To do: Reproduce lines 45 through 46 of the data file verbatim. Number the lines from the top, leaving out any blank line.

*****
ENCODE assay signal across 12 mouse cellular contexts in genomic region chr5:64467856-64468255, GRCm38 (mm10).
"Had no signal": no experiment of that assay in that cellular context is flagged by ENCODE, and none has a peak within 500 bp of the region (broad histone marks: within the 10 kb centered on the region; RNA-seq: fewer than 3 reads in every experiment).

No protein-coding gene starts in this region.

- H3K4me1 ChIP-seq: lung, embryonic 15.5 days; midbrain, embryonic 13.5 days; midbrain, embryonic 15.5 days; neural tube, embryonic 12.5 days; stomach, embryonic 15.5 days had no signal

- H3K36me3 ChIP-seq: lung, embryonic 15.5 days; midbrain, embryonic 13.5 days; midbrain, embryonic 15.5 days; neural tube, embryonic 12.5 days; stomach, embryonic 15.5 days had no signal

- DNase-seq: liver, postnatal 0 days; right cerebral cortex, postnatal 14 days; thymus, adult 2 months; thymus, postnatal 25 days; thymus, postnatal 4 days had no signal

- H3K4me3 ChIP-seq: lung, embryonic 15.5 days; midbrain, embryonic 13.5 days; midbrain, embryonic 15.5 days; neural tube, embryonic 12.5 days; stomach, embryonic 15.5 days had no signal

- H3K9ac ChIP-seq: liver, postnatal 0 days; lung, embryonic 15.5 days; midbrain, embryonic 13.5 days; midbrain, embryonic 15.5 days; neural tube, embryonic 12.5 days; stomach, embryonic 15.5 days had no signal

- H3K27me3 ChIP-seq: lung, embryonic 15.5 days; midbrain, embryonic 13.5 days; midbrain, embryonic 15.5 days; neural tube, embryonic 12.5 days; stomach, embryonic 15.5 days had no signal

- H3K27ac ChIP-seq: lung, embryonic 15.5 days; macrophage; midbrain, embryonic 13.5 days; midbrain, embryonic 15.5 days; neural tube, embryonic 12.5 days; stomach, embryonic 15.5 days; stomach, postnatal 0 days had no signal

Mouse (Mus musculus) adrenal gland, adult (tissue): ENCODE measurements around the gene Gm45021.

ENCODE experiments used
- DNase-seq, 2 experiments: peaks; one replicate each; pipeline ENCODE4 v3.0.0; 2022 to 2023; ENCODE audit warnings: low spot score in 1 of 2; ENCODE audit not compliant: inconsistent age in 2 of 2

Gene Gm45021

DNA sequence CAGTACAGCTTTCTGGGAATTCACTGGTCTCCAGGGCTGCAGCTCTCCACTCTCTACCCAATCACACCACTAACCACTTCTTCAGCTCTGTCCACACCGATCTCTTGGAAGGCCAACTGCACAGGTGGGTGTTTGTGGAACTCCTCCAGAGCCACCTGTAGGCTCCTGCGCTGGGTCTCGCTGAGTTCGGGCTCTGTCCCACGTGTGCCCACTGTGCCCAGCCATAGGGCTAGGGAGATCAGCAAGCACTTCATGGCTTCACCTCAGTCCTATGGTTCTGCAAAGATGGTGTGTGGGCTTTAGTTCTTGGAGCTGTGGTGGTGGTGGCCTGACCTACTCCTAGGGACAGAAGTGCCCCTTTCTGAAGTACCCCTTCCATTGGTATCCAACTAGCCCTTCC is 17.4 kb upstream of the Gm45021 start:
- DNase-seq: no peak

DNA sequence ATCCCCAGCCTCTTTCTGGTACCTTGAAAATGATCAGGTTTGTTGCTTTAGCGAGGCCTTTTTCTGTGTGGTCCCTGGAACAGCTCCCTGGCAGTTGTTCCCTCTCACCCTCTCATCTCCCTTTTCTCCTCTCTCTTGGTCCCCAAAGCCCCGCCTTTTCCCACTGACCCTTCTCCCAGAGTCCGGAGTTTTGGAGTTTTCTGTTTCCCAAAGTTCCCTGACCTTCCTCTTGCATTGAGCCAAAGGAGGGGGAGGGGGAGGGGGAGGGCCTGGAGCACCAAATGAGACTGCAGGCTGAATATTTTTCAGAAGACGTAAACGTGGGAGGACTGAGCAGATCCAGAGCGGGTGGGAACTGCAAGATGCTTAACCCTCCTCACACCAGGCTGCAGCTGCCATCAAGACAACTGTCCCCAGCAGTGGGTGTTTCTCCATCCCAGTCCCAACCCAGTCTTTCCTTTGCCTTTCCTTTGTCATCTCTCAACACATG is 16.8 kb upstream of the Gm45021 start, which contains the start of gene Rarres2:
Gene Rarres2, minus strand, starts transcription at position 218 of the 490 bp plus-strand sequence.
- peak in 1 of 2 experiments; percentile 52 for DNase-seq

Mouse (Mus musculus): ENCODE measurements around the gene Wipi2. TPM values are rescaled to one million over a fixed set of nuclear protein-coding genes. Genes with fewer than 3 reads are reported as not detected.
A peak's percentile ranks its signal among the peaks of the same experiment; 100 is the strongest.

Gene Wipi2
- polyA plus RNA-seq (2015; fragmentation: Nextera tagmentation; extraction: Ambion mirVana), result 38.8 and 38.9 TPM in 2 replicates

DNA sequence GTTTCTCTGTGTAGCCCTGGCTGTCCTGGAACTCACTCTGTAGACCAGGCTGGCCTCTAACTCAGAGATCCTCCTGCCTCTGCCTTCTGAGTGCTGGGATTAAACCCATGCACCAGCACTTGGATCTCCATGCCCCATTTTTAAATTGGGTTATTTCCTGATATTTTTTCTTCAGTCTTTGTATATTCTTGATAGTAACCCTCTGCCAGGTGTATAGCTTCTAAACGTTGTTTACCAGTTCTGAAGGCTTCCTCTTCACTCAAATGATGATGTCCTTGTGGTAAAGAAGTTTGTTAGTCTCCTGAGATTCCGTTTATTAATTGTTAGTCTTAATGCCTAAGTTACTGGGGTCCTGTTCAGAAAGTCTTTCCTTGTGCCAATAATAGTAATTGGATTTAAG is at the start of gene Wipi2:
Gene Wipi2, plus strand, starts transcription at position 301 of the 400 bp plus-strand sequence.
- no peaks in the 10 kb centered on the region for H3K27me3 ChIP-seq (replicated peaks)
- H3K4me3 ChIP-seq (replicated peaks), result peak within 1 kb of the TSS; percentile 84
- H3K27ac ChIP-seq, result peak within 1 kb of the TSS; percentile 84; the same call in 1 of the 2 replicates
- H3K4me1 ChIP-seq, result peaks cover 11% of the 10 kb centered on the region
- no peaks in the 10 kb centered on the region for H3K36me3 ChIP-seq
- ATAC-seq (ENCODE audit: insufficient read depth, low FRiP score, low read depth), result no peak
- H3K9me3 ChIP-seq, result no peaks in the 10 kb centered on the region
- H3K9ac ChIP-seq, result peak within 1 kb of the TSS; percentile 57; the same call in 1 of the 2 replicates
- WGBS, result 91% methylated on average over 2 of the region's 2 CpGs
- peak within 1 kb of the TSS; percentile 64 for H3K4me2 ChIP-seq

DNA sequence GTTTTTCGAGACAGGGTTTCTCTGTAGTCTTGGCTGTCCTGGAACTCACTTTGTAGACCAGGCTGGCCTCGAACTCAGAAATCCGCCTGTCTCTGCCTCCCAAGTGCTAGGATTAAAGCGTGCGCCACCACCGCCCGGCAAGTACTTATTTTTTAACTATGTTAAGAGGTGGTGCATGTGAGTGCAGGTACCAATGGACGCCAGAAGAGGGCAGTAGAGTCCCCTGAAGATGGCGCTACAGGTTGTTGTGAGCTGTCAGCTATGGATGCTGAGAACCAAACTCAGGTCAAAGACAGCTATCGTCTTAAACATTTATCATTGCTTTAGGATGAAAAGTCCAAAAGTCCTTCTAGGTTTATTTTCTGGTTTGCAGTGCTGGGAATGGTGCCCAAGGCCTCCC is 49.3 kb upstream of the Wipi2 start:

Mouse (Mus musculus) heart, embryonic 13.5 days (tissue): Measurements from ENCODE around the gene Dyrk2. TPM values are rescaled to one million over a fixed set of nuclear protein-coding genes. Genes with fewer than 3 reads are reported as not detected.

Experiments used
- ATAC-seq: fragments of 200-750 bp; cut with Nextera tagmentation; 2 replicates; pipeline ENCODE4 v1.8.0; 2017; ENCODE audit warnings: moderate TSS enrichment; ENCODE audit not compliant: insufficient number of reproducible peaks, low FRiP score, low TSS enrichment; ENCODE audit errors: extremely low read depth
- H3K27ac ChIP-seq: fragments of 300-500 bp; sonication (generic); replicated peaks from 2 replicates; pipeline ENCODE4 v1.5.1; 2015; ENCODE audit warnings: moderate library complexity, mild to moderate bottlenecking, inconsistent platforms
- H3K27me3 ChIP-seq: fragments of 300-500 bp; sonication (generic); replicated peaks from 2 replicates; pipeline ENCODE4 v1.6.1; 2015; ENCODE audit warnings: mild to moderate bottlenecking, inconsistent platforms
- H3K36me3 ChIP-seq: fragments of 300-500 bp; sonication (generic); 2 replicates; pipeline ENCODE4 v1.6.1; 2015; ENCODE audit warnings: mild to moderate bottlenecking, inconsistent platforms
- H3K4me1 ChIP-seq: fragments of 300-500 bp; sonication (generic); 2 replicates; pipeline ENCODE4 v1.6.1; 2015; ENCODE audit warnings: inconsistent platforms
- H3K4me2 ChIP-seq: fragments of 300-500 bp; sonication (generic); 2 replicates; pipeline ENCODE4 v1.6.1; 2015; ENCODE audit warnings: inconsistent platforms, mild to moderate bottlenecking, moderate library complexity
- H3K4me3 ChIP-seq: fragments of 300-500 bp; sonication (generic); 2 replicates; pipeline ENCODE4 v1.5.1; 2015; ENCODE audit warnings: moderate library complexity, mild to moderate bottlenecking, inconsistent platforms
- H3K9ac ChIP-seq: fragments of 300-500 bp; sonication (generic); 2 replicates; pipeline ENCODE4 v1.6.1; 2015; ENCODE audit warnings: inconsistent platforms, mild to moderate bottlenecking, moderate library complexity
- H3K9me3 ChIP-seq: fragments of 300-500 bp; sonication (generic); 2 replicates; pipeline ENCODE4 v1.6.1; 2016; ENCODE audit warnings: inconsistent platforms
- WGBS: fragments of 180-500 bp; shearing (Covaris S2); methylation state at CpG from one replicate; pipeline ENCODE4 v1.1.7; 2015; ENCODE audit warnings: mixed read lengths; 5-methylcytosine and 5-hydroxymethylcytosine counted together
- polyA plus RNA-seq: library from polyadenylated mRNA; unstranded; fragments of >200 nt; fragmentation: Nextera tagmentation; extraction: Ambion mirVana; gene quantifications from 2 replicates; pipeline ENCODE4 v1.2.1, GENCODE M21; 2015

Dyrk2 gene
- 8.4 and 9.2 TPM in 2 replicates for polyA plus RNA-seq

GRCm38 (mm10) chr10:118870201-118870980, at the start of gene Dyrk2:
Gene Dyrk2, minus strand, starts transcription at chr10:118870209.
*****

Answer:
- H3K4me3 ChIP-seq: fragments of 300-500 bp; sonication (generic); 2 replicates; pipeline ENCODE4 v1.5.1; 2015; ENCODE audit warnings: moderate library complexity, mild to moderate bottlenecking, inconsistent platforms
- H3K9ac ChIP-seq: fragments of 300-500 bp; sonication (generic); 2 replicates; pipeline ENCODE4 v1.6.1; 2015; ENCODE audit warnings: inconsistent platforms, mild to moderate bottlenecking, moderate library complexity